Back in the '60s, Marta González was a New York City Ballet dancer. Despite developing Alzheimer's later in life, she never forgot her Swan Lake routine.


It's no secret that music and movement can help you connect with your body. But one viral video shows just how powerful that connection can be.

The clip shows Marta C. González, a prima ballerina who danced in the New York Ballet in the 1960s. In the video, González, who reportedly died in 2019 after developing Alzheimer's disease (the most common form of dementia), is seen listening to Swan Lake and reenacting — from her wheelchair — what appears to be the choreography to the ballet. Despite the effects of Alzheimer's disease on her memory, González seemed to immediately feel an emotional and physical connection to the music she once danced to on stage — and the video of her remembering the choreography is sure to give you goosebumps.

The video was originally shared by the Asociación Música para Despertar, a Spanish organization that works with Alzheimer's and dementia patients, using music to help improve their mood and memory. But it's now making the internet rounds thanks to famous fans such as Jennifer Garner, Antonio Banderas, and internationally renowned choreographer Arlene Phillips.

"Our innate connection to music, to movement, to the arts, is beautiful," Garner wrote in an Instagram post alongside the video of González. "This former ballerina's sense memory of Swan Lake — just does me in, it's so lovely. Thank you to everyone in the fight against Alzheimer's." (Related: The Amazing Ways Exercise Boosts Your Brain Power)

Banderas shared the video on Facebook, writing that he hoped it would serve as "a well-deserved recognition of [González's] art and her passion."

In her post, Phillips (known for her choreography in several hit musicals, including Grease and The Wizard of Oz) said González's "glimpses of memory" in the video "broke her heart" to watch. "If music and dance can restore or hold memory, how precious," she wrote.

While Alzheimer's and other forms of dementia do often lead to irreparable memory loss, it appears that music (and movement) can help preserve certain memories — which might explain why González remembered the Swan Lake choreography from her youth. In a 2017 cover story for Dimensions, a magazine published by the University of Washington's Alzheimer's Disease Research Center, neuropsychologist Kristoffer Rhoads, Ph.D. explained the possible links between music, dance, and memory recall. (Related: Study Shows Exercise May Drastically Reduce Your Risk of Dementia)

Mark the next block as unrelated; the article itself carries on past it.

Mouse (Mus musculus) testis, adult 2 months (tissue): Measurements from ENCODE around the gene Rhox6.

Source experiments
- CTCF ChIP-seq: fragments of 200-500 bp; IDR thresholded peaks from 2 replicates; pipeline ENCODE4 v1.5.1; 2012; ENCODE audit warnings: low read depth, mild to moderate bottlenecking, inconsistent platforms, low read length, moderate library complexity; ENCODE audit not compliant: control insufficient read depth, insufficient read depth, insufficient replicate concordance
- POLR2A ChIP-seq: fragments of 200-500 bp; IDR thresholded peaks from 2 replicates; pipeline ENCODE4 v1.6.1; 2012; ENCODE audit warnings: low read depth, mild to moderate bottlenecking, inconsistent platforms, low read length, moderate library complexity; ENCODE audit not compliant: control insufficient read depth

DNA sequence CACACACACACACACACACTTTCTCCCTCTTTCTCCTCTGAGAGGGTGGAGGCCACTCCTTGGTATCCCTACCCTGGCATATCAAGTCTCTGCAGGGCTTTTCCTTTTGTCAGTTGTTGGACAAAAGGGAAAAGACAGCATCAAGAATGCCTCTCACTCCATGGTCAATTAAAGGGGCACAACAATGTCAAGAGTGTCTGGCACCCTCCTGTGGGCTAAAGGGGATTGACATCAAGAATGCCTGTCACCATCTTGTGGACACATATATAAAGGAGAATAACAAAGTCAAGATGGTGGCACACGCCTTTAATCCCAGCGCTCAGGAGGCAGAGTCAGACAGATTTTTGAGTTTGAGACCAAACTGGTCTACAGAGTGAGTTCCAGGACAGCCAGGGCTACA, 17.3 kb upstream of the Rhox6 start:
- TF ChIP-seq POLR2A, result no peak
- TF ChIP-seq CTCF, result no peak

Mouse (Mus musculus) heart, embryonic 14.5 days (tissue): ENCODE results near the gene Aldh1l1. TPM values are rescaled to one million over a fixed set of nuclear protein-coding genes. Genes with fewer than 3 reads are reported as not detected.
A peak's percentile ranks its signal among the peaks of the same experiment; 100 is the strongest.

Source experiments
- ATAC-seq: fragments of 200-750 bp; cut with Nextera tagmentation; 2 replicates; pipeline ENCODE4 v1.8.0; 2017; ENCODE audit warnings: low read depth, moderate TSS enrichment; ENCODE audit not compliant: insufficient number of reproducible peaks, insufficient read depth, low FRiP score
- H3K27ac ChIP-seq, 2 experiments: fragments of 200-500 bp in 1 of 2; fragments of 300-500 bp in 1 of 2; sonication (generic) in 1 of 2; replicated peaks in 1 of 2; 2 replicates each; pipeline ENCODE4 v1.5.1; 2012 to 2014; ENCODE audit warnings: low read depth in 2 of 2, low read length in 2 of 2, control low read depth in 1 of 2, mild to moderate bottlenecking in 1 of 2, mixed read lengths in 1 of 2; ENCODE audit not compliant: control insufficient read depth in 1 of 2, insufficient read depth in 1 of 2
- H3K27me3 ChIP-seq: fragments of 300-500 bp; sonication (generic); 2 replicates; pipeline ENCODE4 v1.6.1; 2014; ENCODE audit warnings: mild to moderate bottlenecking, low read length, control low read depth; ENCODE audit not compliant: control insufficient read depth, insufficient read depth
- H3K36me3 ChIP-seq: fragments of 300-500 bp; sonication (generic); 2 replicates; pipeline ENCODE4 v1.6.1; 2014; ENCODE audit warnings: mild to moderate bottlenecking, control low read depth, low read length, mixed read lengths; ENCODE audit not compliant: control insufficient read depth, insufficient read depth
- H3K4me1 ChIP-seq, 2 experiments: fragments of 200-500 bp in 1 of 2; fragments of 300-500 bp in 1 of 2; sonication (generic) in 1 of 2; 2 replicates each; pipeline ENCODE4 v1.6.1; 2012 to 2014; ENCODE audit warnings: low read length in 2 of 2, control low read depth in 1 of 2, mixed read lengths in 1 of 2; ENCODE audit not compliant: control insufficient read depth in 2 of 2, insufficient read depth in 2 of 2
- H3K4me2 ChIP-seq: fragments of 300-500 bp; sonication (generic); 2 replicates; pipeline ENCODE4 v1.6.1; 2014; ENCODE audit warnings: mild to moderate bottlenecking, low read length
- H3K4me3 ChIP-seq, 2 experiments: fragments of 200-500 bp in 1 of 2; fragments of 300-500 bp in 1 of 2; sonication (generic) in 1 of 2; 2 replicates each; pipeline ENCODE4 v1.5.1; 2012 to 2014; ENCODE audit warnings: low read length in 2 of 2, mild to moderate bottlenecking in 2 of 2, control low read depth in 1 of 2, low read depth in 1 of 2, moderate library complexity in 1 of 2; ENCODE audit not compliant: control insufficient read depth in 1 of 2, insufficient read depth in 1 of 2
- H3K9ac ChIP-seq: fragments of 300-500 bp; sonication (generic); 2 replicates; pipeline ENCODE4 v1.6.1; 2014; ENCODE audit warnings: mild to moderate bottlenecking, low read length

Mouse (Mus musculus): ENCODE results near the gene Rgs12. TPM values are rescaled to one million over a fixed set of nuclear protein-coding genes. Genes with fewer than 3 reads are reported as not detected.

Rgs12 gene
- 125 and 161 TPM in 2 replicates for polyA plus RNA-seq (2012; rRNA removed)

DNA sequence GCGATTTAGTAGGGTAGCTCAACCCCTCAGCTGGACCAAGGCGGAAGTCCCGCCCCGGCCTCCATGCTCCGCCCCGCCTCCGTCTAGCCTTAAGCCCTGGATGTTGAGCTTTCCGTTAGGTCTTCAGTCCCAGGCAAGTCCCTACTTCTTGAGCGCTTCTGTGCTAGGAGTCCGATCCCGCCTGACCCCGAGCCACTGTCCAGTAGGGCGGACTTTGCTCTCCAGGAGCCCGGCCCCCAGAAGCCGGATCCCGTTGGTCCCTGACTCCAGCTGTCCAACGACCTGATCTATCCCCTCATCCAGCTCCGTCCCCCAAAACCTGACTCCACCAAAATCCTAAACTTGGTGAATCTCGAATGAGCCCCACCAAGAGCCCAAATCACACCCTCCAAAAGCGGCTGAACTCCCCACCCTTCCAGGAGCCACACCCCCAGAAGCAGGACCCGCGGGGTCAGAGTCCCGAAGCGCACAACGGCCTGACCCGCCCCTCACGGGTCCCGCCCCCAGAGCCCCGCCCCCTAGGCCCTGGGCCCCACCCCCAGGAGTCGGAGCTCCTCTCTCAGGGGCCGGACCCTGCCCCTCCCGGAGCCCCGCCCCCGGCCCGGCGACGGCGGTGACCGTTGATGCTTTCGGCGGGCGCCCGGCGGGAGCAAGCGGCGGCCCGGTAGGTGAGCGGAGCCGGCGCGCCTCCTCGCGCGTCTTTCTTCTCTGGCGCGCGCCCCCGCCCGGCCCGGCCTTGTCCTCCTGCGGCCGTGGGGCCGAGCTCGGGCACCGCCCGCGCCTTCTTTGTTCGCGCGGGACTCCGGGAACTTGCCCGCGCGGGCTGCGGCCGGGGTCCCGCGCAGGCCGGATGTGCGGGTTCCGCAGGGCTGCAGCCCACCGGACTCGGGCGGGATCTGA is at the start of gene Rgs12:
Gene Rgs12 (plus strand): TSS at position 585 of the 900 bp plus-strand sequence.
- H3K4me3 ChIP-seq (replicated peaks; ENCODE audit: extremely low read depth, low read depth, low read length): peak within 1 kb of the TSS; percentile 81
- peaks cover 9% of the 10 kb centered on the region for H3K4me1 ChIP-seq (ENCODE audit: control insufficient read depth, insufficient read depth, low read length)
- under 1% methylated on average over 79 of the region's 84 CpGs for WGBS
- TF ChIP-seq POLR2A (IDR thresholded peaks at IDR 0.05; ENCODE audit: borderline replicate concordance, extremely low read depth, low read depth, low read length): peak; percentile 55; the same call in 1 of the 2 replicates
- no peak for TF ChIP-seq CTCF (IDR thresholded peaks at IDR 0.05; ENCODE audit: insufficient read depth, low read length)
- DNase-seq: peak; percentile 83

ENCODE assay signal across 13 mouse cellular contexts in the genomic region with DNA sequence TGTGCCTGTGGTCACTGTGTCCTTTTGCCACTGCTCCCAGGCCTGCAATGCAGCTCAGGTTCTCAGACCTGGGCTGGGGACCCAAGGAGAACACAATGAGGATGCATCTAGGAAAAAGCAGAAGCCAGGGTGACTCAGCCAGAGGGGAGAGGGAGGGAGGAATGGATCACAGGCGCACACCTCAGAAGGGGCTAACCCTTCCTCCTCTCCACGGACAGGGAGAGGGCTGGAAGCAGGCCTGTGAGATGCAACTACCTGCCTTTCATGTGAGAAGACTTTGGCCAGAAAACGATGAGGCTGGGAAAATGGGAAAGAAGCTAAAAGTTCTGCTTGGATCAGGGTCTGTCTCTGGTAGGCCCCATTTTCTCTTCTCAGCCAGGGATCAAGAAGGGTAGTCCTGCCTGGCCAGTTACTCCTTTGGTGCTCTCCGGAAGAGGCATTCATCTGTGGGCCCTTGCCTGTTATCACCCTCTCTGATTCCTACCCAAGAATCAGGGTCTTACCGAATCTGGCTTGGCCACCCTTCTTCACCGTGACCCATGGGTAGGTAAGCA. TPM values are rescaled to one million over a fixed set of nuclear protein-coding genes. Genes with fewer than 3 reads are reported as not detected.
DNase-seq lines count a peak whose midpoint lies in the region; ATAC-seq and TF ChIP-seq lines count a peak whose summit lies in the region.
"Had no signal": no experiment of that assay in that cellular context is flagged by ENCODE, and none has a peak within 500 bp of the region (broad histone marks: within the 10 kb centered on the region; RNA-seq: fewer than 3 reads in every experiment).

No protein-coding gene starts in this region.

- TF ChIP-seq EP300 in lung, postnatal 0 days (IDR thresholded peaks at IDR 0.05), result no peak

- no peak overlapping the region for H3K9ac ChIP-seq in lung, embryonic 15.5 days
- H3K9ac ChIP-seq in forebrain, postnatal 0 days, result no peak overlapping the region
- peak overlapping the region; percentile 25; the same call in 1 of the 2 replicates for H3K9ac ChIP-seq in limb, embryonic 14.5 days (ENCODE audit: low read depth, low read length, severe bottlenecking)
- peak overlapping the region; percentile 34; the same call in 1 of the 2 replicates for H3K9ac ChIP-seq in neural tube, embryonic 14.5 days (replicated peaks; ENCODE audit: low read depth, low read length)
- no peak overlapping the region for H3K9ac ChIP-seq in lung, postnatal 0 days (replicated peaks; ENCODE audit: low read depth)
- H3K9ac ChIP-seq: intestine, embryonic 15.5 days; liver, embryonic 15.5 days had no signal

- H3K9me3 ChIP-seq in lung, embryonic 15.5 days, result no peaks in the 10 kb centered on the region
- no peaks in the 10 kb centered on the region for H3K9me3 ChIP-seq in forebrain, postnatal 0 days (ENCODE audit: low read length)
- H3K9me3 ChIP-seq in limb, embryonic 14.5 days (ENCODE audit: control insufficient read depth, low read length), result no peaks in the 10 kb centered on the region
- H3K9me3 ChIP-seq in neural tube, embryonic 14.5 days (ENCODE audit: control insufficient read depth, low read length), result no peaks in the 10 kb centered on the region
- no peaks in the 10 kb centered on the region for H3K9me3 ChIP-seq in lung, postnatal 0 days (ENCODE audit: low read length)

"First of all, the complex cross-body movements of dancing recruit the procedural memory system and give it a workout," said Rhoads. Procedural memory is a form of long-term memory related to learned sequences of movement (think: motor skills like walking, driving a car, riding a bike, etc.), he explained. "It's also the form of memory that stays intact longer in people with Alzheimer's disease," he added, "and it may help people compensate for losses in short-term memory."

Alive Inside, a documentary that premiered in 2014, also explores the connection between music and memory. "Music has more ability to activate more parts of the brain than any other stimulus," neurologist Oliver Sacks, M.D., is heard saying in the documentary's trailer. By using music to activate certain pathways in the brain of someone with dementia, added Concetta Tomaino, executive director and co-founder of the Institute for Music and Neurologic Function, "we have a gateway to stimulate and reach somebody who's otherwise unreachable."

Intrigued? Here are some other fascinating ways music can affect your mind.